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This article is written by a student writer from the Her Campus at West Chester chapter.

English Major Reflection

By: Rachael Weiser

Demi Lovato’s song, “Dancing With The Devil”, reminds us, human beings, that when you tell yourself lies, the lies control your life, until you no longer have control over your life.

It is very important to be honest with yourself in your life because that honesty will allow you to make decisions that lead you to the best outcomes. 

I spent two years lying to myself that I found my education classes stimulating and invigorating. In reality, memorizing the terminology for education caused me migraines that would radiate throughout my head and spine. Each word was tedious to read through, causing my heart to beat with agitation. My hands would clamp up in tense knots that would cause my hands to become tight with spasms. I was desperate to escape into a world where words shine like embers, construct words together like a string that cannot break but can twist into different shapes. 

Stories can be told in many different ways depending on who the speaker is and when you meet each storyteller. Even the stories you believe are accurate are being told from a specific angle, and the rest of their angles are hidden from view. This is why all completed puzzles have cracks and can have one puzzle piece taken out, and replaced with the wrong puzzle piece that looks like it fits but is slightly in the wrong position. 

The need to let go of my emotions through the lens of different perspectives, as I explore my life, can sometimes told through stories that seem like fantasy, like with magic. In reality, behind the fantasy, I hide truths of my life. In this light, writing allows me to cope with my past so I can heal. As I am learning different styles of writing in my English major, I am exploring new avenues of self-expression in my storytelling to elevate my voice through the narratives I tell myself and other people, and in this process, discovering my truth.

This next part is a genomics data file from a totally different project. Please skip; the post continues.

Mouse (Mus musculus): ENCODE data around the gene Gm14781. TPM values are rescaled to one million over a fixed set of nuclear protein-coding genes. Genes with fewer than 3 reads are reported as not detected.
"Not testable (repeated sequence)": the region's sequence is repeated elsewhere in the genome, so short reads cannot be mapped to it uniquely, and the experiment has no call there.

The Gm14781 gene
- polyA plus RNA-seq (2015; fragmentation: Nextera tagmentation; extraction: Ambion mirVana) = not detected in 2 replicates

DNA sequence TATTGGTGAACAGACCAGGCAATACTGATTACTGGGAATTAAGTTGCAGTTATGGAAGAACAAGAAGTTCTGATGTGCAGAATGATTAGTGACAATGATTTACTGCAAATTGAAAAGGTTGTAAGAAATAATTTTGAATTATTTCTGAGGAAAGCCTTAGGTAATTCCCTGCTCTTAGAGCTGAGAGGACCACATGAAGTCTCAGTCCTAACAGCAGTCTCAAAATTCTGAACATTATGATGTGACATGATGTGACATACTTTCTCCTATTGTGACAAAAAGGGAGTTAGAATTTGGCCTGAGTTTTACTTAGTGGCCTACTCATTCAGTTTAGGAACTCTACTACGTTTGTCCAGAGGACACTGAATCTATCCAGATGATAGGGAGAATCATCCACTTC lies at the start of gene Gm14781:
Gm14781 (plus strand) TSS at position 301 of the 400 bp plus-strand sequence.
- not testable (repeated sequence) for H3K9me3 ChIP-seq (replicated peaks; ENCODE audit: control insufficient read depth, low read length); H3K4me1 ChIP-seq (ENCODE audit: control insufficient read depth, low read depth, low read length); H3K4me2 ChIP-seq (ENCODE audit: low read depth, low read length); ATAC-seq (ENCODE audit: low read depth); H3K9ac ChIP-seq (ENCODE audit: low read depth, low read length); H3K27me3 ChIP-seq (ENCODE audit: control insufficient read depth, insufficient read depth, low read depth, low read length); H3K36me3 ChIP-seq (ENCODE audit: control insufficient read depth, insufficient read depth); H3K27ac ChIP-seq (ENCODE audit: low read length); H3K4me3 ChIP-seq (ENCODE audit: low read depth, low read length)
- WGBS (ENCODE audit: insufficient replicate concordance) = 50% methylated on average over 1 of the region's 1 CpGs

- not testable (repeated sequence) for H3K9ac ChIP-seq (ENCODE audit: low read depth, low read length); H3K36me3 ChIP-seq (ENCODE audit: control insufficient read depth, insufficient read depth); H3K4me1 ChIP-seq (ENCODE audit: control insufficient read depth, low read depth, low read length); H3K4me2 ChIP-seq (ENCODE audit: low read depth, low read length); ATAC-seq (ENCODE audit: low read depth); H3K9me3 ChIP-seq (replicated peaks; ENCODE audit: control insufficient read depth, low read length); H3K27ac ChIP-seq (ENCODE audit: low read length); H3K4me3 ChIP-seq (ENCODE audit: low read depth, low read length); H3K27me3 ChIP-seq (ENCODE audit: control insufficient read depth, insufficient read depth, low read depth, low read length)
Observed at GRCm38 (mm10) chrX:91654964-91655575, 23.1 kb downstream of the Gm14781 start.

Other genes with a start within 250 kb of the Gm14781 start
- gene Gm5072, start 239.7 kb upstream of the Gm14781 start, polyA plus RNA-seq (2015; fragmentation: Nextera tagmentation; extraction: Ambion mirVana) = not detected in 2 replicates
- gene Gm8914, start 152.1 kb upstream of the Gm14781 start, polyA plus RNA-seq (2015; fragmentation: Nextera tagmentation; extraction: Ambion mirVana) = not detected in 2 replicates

Every time I imagined myself as an English major, I became terrified that I would fall victim to the red marks and comments on my essays, that I would not find the right words to come alive on the page, and that I would lose the only voice I have to be heard. To be seen as someone worth talking to. To be afraid to immerse myself into worlds where people and fictional creatures accept me, instead of judging me without even knowing my name.

I came to realize that it does not matter what people think of my writing, as long as writing continues to be a place of joy and serenity for me. Each red mark and comment are avenues for me to take a walk to reflect on how I can become a better writer. So, I can strive without hesitation and questions. 

Rachael Weiser

West Chester '26

I am an English major and earning my Global Awareness Pathway Certificate at West Chester University of Pennsylvania. I am an observant, creative, intuitive, open-minded, and compassionate person. I have a passion for all types writing. In 2021, I won the Excellence in Creative Writing Award. In 2020, I won first place for the Mahatma Gandhi Essay Writing Award (Association of Indians South Jersey Chapter. In 2017, I won first place for The Siegelbaum Literary and Visual Arts Competition. I have also had several writing internships.